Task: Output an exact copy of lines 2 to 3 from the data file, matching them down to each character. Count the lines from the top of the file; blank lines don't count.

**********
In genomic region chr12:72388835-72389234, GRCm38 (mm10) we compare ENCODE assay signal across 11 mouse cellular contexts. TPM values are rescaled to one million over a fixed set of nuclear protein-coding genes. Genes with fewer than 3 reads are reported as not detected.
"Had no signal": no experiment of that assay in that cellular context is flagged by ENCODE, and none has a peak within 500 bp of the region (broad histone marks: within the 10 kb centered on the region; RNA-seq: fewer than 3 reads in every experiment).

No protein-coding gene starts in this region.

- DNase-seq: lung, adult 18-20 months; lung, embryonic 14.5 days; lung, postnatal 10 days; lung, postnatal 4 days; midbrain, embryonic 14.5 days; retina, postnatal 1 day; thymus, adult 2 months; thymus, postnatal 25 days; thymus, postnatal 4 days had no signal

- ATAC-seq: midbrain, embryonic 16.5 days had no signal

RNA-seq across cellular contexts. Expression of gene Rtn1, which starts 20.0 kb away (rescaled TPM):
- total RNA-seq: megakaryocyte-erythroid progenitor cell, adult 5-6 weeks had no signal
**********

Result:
"Had no signal": no experiment of that assay in that cellular context is flagged by ENCODE, and none has a peak within 500 bp of the region (broad histone marks: within the 10 kb centered on the region; RNA-seq: fewer than 3 reads in every experiment).

No protein-coding gene starts in this region.